“I saw the priesthood as giving the sacraments and helping people spiritually, but also providing practical help for people. It’s all connected,” Jiha said. This was also the time that Jiha began to reason through some of the more difficult aspects of the priestly vocation, such as celibacy, and he could see how that sacrifice would imitate Christ’s selflessness and give a testimony to the eternal life. For such a young man, these thoughts about the priesthood showed how mature Jiha’s vocation was becoming.

By the time he was in high school, the call had become undeniable. He had plenty of support in his parish, from Father Tom and others. At school, it was a slightly different story. “I went to public school my whole life, and I had great teachers and guidance counselors, but when I brought up my aspirations to be a priest to them, they didn’t know what to do with me!” Jiha found that the adults at his school were respectful of his decision, but they just didn’t know where to refer him for more information. Luckily, there were plenty of resources at his parish and Father Tom helped him, even to the point of writing his recommendation letter for seminary.

Jiha’s family, of course, was also supportive, and his father gave him the advice to look to the lives of the saints and men like Damien of Molokai for their radical commitment to the Gospel message. Jiha was inspired, though he felt a certain pressure (that he admits he put on himself) to try and put off the seminary for a while, to try out college and see if he still felt a calling to the priesthood. After high school, he spent a year and a half attending classes at a private college, but found he did not want to put off exploring his vocation any longer. With his parents’ blessing and the recommendation from Father Tom, Jiha was accepted by the Diocese of Rockville Centre to study pre-theology at The Cathedral Seminary House of Formation in Douglaston.

“I really loved it there,” Jiha said, “it was the first Catholic school that I had attended! For the first time in my life I got to live with priests and seminarians, all these great guys who shared the same faith and came from different parts of the world — not just different dioceses.” Jiha was at Cathedral for two years before transferring to St. Joseph’s Seminary, where he is finishing up his fourth year. In the time of his formation, he’s gotten to be very close with his classmates, where he has forged some of the strongest friendships in his life, and learned from some outstanding priests and teachers. “The men we have [teaching in seminary] are such high-quality, excellent, amazing people — and sometimes I even feel sorry to the parishioners out there who have to miss them because we keep them … I’m tremendously grateful and I know I’m very privileged.”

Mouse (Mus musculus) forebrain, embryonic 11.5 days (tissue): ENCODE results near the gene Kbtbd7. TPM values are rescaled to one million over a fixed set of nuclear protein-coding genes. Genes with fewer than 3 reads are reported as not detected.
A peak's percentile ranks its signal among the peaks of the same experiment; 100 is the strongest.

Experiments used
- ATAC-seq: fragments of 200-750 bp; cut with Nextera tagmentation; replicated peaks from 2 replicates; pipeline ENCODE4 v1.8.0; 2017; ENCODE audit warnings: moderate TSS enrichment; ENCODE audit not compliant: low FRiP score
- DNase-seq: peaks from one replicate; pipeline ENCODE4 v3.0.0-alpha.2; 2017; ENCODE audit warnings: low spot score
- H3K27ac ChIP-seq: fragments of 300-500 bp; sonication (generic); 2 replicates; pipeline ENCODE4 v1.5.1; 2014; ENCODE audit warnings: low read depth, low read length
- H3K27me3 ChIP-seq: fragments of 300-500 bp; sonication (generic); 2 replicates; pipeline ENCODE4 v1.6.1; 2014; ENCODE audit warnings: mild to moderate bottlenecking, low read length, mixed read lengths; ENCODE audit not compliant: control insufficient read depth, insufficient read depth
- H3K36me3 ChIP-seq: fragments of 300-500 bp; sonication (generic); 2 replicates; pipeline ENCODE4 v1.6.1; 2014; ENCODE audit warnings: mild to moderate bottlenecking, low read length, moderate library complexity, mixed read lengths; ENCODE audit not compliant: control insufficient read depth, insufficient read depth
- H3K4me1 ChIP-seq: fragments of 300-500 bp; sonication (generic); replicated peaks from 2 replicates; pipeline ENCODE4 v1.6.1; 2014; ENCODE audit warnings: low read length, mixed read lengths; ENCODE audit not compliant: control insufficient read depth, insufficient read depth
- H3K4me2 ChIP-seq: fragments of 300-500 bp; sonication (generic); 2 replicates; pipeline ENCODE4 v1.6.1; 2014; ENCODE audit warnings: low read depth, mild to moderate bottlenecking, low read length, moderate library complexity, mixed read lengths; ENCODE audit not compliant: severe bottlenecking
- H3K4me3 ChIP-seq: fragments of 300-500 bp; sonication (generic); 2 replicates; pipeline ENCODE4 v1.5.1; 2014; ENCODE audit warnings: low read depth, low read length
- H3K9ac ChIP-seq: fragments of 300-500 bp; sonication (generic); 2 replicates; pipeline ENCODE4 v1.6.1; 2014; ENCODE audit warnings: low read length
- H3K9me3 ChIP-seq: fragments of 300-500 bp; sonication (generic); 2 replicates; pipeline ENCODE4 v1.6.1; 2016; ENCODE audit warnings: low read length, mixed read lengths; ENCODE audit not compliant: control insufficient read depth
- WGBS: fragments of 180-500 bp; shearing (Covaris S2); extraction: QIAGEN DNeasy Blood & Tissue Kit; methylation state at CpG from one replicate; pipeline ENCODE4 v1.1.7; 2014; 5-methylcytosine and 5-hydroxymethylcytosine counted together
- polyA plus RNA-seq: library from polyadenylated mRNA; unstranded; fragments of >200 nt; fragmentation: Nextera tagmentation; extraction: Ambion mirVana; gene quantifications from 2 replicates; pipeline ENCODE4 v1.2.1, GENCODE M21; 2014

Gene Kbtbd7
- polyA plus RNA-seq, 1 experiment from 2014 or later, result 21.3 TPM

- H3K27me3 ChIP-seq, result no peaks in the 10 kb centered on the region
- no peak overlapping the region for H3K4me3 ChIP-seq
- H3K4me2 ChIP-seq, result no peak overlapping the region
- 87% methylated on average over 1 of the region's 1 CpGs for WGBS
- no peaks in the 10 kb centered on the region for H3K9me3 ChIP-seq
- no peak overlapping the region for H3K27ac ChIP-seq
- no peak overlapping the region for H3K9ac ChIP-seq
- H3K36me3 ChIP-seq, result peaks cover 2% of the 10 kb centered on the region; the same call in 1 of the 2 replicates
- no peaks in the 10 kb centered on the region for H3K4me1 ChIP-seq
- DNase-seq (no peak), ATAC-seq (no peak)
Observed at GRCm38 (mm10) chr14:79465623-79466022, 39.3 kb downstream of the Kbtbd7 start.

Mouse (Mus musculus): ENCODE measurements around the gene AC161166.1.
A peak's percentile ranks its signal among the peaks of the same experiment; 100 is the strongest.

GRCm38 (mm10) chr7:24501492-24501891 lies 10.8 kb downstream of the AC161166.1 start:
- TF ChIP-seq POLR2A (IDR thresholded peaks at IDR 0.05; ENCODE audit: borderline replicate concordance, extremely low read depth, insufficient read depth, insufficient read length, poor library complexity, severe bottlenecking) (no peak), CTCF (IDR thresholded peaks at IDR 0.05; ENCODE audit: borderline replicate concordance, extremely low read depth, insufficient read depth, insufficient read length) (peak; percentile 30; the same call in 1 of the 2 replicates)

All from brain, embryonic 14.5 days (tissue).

As he looks forward to his ordination, Jiha knows this will be the culmination of years of discerning and formation, of study and hard work. But more than that, it will be a chance to live out, as he sees it, the same kind of “foolish charity” and radical love for Christ that the people in his life have inspired in him. “I’m looking forward to learning from the previous generation of priests who are serving our diocese, to benefit from their mentorship and example. That way, I’ll be able to put together this well-balanced, never exclusive ministry that is spiritual, sacramental and practical in serving the people of God.”